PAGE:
The High Representative’s progress report on the PSC of July 2022 has exposed once again that it does not deliver on its promises. The report shows that most Member States have increased their defence spending, in an attempt to reach 2% of gross domestic product, but the targets of 20% of R&D spending and 35% of equipment spending in cooperation are far from being met. Joint procurement has even decreased from 11% in 2020 to 8% in 2021. Many shortfalls persist in contributions to EU military missions and operations, EU Battlegroups, the Rapid Reaction Force, command and control structures for missions and operations, including the EU Military Planning and Conduct Capability (MPCC). States make little use of the expertise of the European Defence Agency and the EU’s capability development and planning tools.

The European Parliament’s December 2022 report on PSCO laments that Member States are not making full use of the PSCO framework and that progress in its implementation remains widely below expectations. It considers that no robust and effective measures have been put in place to deter Russian aggression against Ukraine. It considers that Europe is facing the most complex combination of threats since the end of the Cold War and that, in response, the EU must urgently strengthen the effectiveness of its foreign, security and defence policy and thus its capabilities in this area. He points out that between 1999 and 2021, EU defence spending increased by 20%, compared to 66% for the United States of America, 292% for Russia and 592% for the People’s Republic of China, and that these last two countries use their military power to intimidate, threaten and attack their neighbours.

It deplores the fact that the industrial fragmentation of European military capability development and procurement costs between €25 and €100 billion each year and has a considerable impact on the overall competitiveness of the defence sector. It regrets that the Member States have purchased only 11% of their total equipment collaboratively in 2020 and 8% in 2021, despite their commitment to reach 35% of common defence procurement.

It recalls that the EU’s ambition to act in the field of security was expressed more than 20 years ago, and that the results in terms of capabilities, interoperability and cooperation remain limited, despite the establishment of the European Defence Agency, the Capability Development Plan, the PESCO, the Military Planning and Conduct Capability (MPCC) and the Annual Coordinated Defence Review.

It denounces the fact that since 2017, 61 projects have been launched under the PESCO without any of them achieving tangible results; that the European Commission and the European External Action Service have proposed the establishment of the instrument to strengthen the European defence industry through joint procurement (EDIRPA), which should be endowed with only €500 million, about €1 per European citizen.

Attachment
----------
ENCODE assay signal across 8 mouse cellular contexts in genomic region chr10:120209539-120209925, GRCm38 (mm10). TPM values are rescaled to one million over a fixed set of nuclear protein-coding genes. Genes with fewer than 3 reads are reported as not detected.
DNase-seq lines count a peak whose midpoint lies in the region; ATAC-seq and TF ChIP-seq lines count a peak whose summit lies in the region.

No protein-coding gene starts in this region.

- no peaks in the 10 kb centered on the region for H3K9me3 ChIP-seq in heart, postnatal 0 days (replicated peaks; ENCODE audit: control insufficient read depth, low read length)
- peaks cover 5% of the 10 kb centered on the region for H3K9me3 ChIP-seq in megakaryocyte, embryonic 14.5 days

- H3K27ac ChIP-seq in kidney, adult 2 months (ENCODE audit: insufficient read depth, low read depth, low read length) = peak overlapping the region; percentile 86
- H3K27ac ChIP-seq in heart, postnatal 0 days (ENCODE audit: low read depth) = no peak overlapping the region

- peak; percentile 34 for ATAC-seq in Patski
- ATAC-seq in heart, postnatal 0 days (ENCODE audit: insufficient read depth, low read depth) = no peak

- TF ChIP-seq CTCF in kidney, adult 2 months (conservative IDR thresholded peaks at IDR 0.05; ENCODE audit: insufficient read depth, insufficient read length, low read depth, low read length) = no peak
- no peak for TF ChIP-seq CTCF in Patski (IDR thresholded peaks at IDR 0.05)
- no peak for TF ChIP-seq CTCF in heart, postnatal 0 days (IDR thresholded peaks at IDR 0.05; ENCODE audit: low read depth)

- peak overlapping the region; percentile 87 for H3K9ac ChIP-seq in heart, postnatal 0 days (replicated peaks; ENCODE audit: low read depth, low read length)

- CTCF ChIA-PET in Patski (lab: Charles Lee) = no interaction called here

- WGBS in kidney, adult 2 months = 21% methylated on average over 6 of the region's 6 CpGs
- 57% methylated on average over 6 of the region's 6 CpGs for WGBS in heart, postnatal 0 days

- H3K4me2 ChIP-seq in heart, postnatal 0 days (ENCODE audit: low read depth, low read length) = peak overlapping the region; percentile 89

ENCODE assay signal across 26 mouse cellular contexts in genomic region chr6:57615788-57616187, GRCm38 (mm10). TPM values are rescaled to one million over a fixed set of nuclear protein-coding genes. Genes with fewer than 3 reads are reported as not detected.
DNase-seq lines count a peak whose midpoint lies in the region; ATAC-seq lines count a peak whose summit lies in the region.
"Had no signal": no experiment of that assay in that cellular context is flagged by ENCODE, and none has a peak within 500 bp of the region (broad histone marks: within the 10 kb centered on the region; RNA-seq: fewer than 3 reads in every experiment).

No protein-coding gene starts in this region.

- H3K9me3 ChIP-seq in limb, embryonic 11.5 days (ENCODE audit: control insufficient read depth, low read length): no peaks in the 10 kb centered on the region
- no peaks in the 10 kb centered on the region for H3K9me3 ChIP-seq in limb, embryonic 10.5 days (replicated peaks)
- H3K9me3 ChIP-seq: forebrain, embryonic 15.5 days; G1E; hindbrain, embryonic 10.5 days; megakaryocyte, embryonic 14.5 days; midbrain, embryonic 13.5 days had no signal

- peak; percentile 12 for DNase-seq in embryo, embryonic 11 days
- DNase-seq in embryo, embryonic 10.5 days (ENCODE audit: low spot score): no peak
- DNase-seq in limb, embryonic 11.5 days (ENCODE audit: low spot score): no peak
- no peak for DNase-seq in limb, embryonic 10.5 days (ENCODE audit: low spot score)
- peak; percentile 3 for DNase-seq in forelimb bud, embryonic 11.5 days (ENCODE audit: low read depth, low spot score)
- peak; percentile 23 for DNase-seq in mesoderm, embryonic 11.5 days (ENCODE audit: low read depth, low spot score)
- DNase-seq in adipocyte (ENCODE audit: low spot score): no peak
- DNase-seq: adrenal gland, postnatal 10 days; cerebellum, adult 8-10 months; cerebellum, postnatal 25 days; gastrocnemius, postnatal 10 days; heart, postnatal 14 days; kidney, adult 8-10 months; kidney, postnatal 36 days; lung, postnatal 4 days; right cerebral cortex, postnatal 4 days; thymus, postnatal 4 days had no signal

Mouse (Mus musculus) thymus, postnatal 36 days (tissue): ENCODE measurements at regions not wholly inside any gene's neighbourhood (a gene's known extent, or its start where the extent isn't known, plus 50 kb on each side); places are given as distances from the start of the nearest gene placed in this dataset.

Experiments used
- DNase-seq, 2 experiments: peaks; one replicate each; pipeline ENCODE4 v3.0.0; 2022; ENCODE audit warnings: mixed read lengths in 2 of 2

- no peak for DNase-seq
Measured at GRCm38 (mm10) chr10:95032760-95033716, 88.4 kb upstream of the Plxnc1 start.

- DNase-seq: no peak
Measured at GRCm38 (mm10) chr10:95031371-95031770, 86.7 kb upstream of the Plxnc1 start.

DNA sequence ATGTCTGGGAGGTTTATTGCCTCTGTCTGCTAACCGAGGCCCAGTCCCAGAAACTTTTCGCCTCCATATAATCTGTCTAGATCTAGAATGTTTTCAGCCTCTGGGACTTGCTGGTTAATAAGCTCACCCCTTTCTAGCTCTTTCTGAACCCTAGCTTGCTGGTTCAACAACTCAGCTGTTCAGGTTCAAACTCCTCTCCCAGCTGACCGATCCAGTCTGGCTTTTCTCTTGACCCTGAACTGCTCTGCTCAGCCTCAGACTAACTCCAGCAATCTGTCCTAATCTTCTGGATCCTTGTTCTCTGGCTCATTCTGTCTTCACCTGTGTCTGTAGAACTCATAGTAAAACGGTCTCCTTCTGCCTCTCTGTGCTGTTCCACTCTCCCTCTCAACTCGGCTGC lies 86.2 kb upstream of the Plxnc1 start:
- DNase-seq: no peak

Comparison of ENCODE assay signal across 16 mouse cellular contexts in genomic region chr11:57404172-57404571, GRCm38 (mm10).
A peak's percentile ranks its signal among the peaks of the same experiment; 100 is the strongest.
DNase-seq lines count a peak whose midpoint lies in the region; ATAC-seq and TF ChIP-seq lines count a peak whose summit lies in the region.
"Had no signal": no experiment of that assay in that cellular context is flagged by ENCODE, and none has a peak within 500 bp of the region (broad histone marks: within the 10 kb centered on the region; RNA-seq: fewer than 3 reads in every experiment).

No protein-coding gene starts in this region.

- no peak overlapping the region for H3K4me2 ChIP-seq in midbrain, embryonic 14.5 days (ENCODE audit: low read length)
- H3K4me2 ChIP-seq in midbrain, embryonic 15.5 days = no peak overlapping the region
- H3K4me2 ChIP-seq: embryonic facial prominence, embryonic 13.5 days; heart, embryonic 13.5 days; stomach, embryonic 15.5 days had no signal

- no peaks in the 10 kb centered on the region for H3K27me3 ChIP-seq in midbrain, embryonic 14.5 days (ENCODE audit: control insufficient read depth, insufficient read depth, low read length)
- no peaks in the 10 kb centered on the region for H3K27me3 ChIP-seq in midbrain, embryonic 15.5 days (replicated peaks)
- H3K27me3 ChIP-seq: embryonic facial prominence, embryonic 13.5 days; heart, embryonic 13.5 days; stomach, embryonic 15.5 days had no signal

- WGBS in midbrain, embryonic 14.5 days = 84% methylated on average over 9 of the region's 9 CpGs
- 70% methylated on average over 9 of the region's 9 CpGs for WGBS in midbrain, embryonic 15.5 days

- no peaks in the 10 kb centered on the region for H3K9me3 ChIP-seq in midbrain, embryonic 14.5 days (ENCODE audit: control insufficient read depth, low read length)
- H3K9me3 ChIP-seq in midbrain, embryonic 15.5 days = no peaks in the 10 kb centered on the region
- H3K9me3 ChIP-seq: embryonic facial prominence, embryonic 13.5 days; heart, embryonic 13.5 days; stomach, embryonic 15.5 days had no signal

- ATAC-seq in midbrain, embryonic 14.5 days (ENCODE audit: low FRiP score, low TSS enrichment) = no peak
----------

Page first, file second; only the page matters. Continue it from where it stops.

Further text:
It states that CSDP missions and operations suffer from slow decision-making and excessive micro-management by the European Council.

On the other hand, the report erroneously considers that the strategic compass “is a major dynamic that could provide the necessary impetus for the establishment of a genuine Defence Union, capable of consolidating the EU’s integrated approach and enabling it to be a real player in the field of security and a reliable partner”.[2]

This overlooks the fact that the strategic compass is only a declaration of intent, which cannot put an end to the wasteful spending on defence in Europe, as the use of force will remain a prerogative of the States. For Europe to become an effective and efficient military power, and therefore deterrent, it is necessary and sufficient for it to create a federal State.

The war in Ukraine

Putin temporarily stopped the Ukrainian reconquest of the Luhansk oblast thanks to the rainy season, mobilisation and the re-establishment of a Stalinist discipline: the ban on surrender and the second echelon barrage detachments: death is certain if you retreat, death is possible if you advance.

Neglecting Hitler’s failure with his V1 and V2 missiles, Putin then bombed with missiles and drones to destroy Ukraine’s vital civilian infrastructure, but the lack of ammunition and the increasing effectiveness of Ukraine’s air, missile and drone defence, thanks to deliveries of Western systems, is gradually reducing the damage.

Ukraine has developed its ability to strike far into Russia. Two Russian bases were hit on 6 December, 850 km and 700 km from Kharkiv, as well as in Crimea and even in Novorossiysk in the Caucasus.[3] This threatens the supply of Russian troops stationed in Crimea, but also those on the left bank of the Dnieper, west of Melitopol. A Ukrainian breakthrough in Zaporizhia oblast would cut in two the area linking the Russian region of Rostov on the Don and Crimea. A Ukrainian breakthrough of the Svatove – Kreminna front could force Russia to evacuate at least the part of Luhansk Oblast it invaded in the summer of 2022.